Fans have been eagerly anticipating the release of Shadow of the Tomb Raider, and at San Diego Comic-Con this week we got ourselves a hands-on preview. We also talked to lead writer Jill Murray and lead game designer Heath Smith.
In Shadow of the Tomb Raider, Lara must master a deadly jungle, overcome terrifying tombs, and persevere through her darkest hour. As she races to save the world from a Mayan apocalypse, Lara will ultimately be forged into the Tomb Raider she is destined to be.
Created by a team of veteran Tomb Raider developers at Eidos-Montréal in collaboration with Crystal Dynamics, the game will be available on September 14 for the Xbox One family of devices, including Xbox One X, PlayStation4 computer entertainment system, and Windows PC/Steam.
We were treated to a sneak peek at the fictional Peruvian city of Paititi, which is the main hub for the game. Here you’ll meet people from a fictional migration down from Mexico, with isolated people from the Mayan and Incan cultures. The city is beautifully rendered—shockingly so. It's multi-leveled and contains a full economic system of bartering using gold for currency. The citizens have developed religions and speak several languages. You can even use an immersion mode where you hear the dialogue in Mayan with subtitles. Lara will have to up her language skills to progress. English is spoken, too, and that comes from an organization you might recognize — Trinity. They’re involved with the Cult of Kukulkan, that has factioned off the people of Paititi. When she’s trading, she can purchase old and damaged clothing items, fix them, and use them to barter. Some of these items are actually significant to the story. You’ll notice Lara’s clothing is South American, a gift from the people of the city.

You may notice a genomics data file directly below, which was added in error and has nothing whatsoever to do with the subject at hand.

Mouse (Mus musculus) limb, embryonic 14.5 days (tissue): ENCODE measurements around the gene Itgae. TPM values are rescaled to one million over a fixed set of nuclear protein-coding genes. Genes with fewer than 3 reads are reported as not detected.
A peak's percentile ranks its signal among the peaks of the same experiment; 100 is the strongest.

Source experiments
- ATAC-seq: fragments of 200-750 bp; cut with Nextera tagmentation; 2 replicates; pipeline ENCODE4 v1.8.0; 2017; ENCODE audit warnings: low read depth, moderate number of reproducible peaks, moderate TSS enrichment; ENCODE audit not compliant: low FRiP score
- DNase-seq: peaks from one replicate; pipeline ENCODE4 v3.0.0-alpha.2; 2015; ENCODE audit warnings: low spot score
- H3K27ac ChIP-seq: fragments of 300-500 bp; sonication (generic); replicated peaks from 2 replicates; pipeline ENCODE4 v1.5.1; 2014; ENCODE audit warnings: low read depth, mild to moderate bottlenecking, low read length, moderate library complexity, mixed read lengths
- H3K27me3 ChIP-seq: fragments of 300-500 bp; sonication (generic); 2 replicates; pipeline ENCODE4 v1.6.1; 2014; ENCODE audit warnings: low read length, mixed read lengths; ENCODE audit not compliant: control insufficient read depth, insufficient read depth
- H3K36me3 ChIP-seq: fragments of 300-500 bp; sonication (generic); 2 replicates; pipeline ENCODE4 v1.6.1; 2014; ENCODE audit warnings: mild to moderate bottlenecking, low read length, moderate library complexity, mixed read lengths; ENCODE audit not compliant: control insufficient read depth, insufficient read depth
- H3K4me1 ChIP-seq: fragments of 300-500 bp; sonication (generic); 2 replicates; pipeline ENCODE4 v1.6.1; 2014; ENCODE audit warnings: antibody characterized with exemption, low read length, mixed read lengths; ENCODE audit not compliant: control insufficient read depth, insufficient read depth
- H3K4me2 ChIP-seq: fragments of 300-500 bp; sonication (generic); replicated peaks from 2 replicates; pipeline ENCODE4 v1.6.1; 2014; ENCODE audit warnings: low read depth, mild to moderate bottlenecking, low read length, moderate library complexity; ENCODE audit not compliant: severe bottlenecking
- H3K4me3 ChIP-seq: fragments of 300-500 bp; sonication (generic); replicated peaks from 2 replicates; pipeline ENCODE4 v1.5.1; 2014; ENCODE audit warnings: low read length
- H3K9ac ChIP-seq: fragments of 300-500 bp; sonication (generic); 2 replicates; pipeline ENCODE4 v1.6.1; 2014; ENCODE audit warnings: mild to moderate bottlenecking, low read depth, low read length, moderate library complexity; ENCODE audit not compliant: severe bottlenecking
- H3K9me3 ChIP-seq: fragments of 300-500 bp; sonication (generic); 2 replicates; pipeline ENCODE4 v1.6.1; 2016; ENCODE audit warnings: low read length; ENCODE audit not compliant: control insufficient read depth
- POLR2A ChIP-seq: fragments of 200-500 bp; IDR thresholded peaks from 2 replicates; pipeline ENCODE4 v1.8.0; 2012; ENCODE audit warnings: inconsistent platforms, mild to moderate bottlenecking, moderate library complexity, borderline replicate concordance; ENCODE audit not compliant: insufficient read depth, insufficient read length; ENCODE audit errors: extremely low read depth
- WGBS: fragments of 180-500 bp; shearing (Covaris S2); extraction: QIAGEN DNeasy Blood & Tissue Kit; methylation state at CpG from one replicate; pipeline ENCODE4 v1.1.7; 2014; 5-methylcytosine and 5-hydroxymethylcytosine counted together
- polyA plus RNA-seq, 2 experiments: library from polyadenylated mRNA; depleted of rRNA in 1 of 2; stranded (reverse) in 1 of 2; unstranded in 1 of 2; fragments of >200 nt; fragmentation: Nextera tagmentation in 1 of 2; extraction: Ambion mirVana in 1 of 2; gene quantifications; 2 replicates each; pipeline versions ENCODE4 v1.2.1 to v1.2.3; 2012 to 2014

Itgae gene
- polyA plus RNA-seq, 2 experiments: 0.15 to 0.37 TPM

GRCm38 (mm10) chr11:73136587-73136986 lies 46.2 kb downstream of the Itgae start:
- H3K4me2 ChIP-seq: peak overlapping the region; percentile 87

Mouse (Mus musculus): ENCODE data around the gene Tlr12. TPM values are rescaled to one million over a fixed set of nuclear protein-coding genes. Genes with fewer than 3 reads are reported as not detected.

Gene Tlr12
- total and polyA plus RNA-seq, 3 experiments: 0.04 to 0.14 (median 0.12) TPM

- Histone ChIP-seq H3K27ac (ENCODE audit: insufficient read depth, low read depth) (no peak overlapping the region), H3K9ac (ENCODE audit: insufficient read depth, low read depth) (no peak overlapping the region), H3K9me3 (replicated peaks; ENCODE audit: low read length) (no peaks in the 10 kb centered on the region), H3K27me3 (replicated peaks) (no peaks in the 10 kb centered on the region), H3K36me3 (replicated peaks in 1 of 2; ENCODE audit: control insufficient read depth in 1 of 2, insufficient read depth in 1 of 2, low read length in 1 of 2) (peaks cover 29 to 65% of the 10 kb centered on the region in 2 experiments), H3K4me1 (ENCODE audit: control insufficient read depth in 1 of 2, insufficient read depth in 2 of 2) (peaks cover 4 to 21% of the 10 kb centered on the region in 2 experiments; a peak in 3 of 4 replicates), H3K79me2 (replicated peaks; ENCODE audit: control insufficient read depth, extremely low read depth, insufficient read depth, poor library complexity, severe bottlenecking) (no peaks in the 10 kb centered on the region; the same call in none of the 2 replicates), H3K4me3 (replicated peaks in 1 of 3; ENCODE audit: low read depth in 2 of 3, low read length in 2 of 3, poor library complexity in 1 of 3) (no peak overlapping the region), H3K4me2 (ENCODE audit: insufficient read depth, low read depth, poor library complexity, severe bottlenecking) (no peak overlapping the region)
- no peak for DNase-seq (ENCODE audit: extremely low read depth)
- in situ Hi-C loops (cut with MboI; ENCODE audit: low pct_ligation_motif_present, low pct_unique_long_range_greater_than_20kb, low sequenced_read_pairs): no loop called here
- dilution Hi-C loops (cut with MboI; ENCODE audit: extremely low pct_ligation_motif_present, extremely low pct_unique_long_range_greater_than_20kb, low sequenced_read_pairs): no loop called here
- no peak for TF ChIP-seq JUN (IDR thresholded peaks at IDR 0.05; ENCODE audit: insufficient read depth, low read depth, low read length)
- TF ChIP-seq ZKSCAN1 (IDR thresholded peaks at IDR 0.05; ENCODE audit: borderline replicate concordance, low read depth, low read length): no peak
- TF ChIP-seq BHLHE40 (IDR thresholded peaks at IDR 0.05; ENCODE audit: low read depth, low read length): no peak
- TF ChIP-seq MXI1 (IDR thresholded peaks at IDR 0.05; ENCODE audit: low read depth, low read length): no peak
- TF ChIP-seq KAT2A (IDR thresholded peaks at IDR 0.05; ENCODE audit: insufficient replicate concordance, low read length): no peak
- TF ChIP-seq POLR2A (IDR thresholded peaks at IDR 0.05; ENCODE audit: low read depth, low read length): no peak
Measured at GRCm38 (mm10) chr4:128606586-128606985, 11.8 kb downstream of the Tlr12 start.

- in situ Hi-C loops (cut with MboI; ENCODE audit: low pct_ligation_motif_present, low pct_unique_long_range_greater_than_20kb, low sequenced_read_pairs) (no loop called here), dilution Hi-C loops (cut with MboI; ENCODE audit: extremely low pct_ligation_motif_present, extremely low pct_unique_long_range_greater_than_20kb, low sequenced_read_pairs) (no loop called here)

While visiting the marketplace, we learned that the llamas are very friendly. Though you can hunt them for food and materials in the wilds of the game, you can actually pet them in the city of Paititi.
In the city, you’ll find monoliths that have clues to riddles. They reveal things Lara can find or do. If the puzzles stymie you, fear not. There are adjustable difficulty settings in Shadow of the Tomb Raider, and you can adjust things like combat and puzzles separately. In one example, we saw a clearly marked climbing tree, but if you have the difficulty up, they’re harder to find.
There are, of course, challenge tombs, but they’re well hidden this time around. You’re also going to find crypts, which are not the same as challenge tombs. Where you think you would normally find the end, you’re only at the beginning.